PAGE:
Identification of future research needs

A value of information analysis53 will be conducted to identify the expected value of perfect information (EVPI) over the expected lifetime of the considered procedures and the value of further research to identify more precise and reliable estimates of parameters used in the model.

5. Timescale

Start of project: 1st March 2010

Develop protocol and data extraction form: March – April 2010

Run search strategies: April 2010

Assess studies for inclusion: April – June 2010

First expert panel meeting: May 2010

Data extraction and quality assessment: July – September 2010

First progress report: 10 October 2010

Data analysis: October – December 2010

Second expert panel meeting: February 2011

Economic modelling: May 2010 – March 2011

Second progress report: February 2011

Report writing: January – April 2011

Report submission: 16th May 2011

6. References

Westlake S. Cancer incidence and mortality in the United Kingdom and constituent countries, 2003–05. Health Statistics Quarterly 40. [document on the Internet]. London: Office for National Statistics; 2008. [March 2009]. URL: http://www​.statistics​​/HSQ40CancerUK2003-05.pdf. [PubMed: 19093643]
UK Prostate cancer incidence statistics [website on the Internet]. London: Cancer Research UK; 2008. [March 2009]. URL: http://info​.cancerresearchuk​.org/cancerstats​/types/prostate/incidence/
Chamberlain J, Melia J, Moss S, Brown J. The diagnosis, management, treatment and costs of prostate cancer in England and Wales. Health Technol Assess. 2001;1(3) [PubMed: 9414542]
Prescription Cost Analysis 2007 [webpage on the Internet]. NHS Information Centre; 2008. [March 2009]. URL: http://www​​/statistics-and-data-collections​/primary-care​/prescriptions/prescription-cost-analysis-2007.
Prostate cancer: diagnosis and treatment; full guidance. CG58 [document on the Internet]. London: National Insititute for Health and Clinical Excellence; 2008. [March 2009]. URL: http://www​​/nicemedia/pdf/CG58FullGuideline.pdf.
Bosanquet N, Sikora K. The economics of cancer care in the UK. Lancet Oncology. 2004;5:568–74. [PubMed: 15337487]
Bill-Axelson A, Holmberg L, Ruutu M, Haggman M, Andersson SO, Bratell S, et al. Radical prostatectomy versus watchful waiting in early prostate cancer. N Engl J Med. 2005;352:1977–84. [PubMed: 15888698]
Bott SR, Birtle AJ, Taylor CJ, Kirby RS. Prostate cancer management: (1) an update on localised disease. Postgrad Med J. 2003;79:575–80. [PMC free article: PMC1742848] [PubMed: 14612600]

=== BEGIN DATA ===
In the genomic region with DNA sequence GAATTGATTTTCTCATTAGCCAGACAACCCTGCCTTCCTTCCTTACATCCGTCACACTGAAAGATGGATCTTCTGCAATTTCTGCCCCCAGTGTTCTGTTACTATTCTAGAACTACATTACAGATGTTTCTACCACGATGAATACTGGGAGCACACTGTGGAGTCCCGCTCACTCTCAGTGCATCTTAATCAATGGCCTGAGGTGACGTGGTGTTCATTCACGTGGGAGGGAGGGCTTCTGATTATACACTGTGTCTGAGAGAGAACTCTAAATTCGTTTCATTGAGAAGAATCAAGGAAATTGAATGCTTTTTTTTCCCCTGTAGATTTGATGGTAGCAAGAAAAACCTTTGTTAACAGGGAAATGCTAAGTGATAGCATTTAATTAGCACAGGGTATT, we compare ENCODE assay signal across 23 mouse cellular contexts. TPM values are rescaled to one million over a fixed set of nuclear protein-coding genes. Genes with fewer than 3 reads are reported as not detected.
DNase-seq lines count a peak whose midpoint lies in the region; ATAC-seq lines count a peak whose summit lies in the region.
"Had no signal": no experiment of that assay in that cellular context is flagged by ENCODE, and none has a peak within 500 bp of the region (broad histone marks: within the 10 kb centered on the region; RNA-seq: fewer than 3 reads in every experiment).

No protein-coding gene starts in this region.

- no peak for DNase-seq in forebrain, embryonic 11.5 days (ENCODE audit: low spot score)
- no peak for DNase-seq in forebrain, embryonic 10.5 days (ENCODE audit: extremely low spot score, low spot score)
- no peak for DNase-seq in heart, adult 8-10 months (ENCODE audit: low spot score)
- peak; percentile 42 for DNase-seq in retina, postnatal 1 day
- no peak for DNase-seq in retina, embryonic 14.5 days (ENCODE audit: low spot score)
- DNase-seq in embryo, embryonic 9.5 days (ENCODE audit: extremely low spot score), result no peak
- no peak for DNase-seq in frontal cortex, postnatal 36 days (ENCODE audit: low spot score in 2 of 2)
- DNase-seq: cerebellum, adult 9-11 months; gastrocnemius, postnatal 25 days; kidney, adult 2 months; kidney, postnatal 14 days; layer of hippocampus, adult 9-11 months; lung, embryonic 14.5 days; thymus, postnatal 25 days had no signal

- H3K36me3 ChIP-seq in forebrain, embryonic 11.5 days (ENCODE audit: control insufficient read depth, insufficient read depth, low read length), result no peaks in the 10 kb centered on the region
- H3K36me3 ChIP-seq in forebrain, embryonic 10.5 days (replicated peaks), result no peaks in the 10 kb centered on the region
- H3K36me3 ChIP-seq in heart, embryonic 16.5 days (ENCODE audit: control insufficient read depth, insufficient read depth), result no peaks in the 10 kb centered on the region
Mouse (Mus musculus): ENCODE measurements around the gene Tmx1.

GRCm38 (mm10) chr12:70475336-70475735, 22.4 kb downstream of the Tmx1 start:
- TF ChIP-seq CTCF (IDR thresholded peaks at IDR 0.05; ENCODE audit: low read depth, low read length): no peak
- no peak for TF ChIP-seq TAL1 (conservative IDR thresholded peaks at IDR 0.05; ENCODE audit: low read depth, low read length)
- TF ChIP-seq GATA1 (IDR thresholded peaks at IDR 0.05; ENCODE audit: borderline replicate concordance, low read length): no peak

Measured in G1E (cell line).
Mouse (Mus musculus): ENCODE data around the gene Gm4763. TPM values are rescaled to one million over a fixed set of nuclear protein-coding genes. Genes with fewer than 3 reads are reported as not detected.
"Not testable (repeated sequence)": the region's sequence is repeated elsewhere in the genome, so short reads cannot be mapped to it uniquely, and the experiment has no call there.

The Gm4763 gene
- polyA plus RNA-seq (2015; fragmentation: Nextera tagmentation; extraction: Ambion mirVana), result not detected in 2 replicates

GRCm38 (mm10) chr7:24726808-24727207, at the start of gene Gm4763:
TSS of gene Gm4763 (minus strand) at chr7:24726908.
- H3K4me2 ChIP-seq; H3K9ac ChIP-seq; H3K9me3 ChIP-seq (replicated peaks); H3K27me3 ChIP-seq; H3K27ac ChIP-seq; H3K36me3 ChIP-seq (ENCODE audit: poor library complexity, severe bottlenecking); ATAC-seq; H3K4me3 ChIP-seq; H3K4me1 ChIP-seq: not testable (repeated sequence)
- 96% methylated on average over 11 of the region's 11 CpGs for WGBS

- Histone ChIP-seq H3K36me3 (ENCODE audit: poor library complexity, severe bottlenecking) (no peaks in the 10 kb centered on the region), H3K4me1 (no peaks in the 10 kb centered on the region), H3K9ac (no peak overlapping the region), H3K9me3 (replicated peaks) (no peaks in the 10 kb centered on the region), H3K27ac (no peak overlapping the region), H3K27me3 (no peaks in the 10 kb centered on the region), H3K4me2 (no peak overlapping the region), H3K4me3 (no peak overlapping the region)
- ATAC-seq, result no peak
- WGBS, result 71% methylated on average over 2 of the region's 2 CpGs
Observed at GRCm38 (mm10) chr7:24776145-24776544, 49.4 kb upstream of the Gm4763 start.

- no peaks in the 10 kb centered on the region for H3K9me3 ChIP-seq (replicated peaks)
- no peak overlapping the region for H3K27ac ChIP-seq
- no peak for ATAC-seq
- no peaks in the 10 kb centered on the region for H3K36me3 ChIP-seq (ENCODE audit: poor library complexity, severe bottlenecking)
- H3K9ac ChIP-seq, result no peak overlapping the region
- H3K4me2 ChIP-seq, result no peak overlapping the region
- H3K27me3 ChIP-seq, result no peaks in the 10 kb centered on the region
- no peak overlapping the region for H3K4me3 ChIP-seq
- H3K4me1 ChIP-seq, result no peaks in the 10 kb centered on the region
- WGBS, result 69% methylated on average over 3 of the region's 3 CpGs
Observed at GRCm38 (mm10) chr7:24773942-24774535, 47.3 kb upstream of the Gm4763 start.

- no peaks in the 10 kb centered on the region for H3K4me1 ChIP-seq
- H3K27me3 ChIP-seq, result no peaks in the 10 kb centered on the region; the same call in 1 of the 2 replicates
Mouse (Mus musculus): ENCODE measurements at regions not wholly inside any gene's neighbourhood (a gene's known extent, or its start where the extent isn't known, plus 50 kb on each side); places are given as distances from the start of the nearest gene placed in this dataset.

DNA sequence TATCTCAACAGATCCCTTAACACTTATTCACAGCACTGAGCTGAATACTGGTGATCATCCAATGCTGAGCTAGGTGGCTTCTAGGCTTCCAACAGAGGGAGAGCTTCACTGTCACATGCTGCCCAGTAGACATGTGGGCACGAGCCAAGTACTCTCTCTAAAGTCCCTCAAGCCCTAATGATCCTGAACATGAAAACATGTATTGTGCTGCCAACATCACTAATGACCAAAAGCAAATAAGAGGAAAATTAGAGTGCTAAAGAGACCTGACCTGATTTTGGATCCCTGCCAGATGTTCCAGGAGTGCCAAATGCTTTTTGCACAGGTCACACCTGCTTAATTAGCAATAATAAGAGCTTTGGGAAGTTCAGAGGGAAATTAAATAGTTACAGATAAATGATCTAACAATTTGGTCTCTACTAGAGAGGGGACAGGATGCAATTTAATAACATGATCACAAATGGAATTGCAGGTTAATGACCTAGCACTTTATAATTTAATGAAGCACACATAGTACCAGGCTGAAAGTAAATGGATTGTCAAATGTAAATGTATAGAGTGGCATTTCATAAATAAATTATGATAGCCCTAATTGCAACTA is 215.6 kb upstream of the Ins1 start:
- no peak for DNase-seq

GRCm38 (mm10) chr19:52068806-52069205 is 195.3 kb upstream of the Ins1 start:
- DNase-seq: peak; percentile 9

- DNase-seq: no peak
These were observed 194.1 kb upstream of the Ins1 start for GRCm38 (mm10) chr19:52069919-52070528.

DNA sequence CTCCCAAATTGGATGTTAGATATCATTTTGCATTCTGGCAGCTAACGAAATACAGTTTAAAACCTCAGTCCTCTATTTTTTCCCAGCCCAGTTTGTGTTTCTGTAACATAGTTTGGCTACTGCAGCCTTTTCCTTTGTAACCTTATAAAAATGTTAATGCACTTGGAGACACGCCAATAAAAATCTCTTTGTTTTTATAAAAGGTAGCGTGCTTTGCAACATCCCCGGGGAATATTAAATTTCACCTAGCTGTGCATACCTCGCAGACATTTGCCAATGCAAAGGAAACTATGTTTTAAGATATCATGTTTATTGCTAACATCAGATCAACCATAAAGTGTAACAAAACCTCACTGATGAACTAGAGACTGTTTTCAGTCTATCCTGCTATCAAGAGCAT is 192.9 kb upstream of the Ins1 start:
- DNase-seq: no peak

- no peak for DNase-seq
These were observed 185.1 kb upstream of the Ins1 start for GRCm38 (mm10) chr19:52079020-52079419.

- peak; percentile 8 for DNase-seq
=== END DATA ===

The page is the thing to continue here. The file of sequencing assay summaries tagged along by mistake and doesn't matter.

Bhatnagar V, Kaplan RM. Treatment options for prostate cancer: evaluating the evidence. Am Fam Physician. 2005;71:1915–22. [PubMed: 15926407]
Vickers AJ, Bianco FJ, Serio AM, Eastham JA, Schrag D, Klein EA, et al. The surgical learning curve for prostate cancer control after radical prostatectomy. J Natl Cancer Inst. 2007;99:1171–7. [PubMed: 17652279]
Wei JT, Dunn RL, Sandler HM, McLaughlin PW, Montie JE, Litwin MS, et al. Comprehensive comparison of health-related quality of life after contemporary therapies for localized prostate cancer. J Clin Oncol. 2002;20:557–66. [PubMed: 11786586]
Eden CG. Minimal access prostatectomy: how is it shaping up? BJU Int. 2008;101:791–2. [PubMed: 18241250]
Herkommer K, Fuchs TA, Hautmann RE, Volkmer BG. [Radical prostatectomy for men aged <56 years with prostate cancer. Cost of illness analysis]. Urologe. 44:1183–4. (Ausg 1185;A) [PubMed: 16021411]
Menon M, Tewari A, Baize B, Guillonneau B, Vallancien G. Prospective comparison of radical retropubic prostatectomy and robot-assisted anatomic prostatectomy: the Vattikuti Urology Institute experience. Urology. 2002;60:864–8. [PubMed: 12429317]
Tooher R, Swindle P, Woo H, Miller J, Maddern G. Laparoscopic radical prostatectomy for localized prostate cancer: a systematic review of comparative studies. J Urol. 2006;175:2011–7. [PubMed: 16697787]
Smith JA Jr., Herrell SD. Robotic-assisted laparoscopic prostatectomy: do minimally invasive approaches offer significant advantages? J Clin Oncol. 2005;23:8170–5. [PubMed: 16278469]
Goldstraw MA, Patil K, Anderson C, Dasgupta P, Kirby RS. A selected review and personal experience with robotic prostatectomy: implications for adoption of this new technology in the United Kingdom. Prostate Cancer Prostat Dis. 2007;10:242–9. [PubMed: 17519927]
Kaul SA, Peabody JO, Shah N, Neal D, Menon M. Establishing a robotic prostatectomy programme: The impact of mentoring using a structured approach. BJU Int. 2006;97:1143–4. [PubMed: 16686699]
Mayer EK, Winkler MH, Aggarwal R, Karim O, Ogden C, Hrouda D, et al. Robotic prostatectomy: the first UK experience. MRCAS. 2006;2:321–8. [PubMed: 17520650]
Rozet F, Harmon J, Cathelineau X, Barret E, Vallancien G. Robot-assisted versus pure laparoscopic radical prostatectomy. World J Urol. 2006;24:171–9. [PubMed: 16544167]
Burgess SV, Atug F, Castle EP, Davis R, Thomas R. Cost analysis of radical retropubic, perineal, and robotic prostatectomy. J Endourol. 2006;20:827–30. [PubMed: 17094763]
Ellison LM, Heaney JA, Birkmeyer JD. The effect of hospital volume on mortality and resource use after radical prostatectomy. J Urol. 2000;163:867–9. [PubMed: 10687994]
Ramirez A, Benayoun S, Briganti A, Chun J, Perrotte P, Kattan MW, et al. High radical prostatectomy surgical volume is related to lower radical prostatectomy total hospital charges. Eur Urol. 2006;50:58–62. [PubMed: 16626858]
Epstein JI, Amin M, Boccon-Gibod L, Egevad L, Humphrey PA, Mikuz G, et al. Prognostic factors and reporting of prostate carcinoma in radical prostatectomy and pelvic lymphadenectomy specimens. Scand J Urol Nephrol Suppl. 2005;216:34–63. [PubMed: 16019758]
Stephenson AJ, Kattan MW, Eastham JA, Dotan ZA, Bianco FJ Jr, Lilja H, et al. Defining biochemical recurrence of prostate cancer after radical prostatectomy: a proposal for a standardized definition. J Clin Oncol. 2006;24:3973–8. [PubMed: 16921049]
Dindo D, Demartines N, Clavien PA. Classification of surgical complications: a new proposal with evaluation in a cohort of 6336 patients and results of a survey. Ann Surg. 2004;240:205–13. [PMC free article: PMC1360123] [PubMed: 15273542]